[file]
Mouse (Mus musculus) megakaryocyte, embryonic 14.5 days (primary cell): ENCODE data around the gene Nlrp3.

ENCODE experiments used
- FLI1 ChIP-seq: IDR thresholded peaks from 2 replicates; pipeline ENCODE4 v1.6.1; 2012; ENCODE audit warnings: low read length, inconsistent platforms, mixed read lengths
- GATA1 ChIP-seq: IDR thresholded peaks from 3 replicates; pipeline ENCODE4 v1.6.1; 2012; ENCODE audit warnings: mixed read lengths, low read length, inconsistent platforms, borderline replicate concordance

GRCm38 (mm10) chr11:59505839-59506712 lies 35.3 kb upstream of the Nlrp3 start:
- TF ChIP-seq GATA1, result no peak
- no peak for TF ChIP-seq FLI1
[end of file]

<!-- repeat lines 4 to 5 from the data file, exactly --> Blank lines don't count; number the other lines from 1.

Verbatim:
- GATA1 ChIP-seq: IDR thresholded peaks from 3 replicates; pipeline ENCODE4 v1.6.1; 2012; ENCODE audit warnings: mixed read lengths, low read length, inconsistent platforms, borderline replicate concordance

GRCm38 (mm10) chr11:59505839-59506712 lies 35.3 kb upstream of the Nlrp3 start: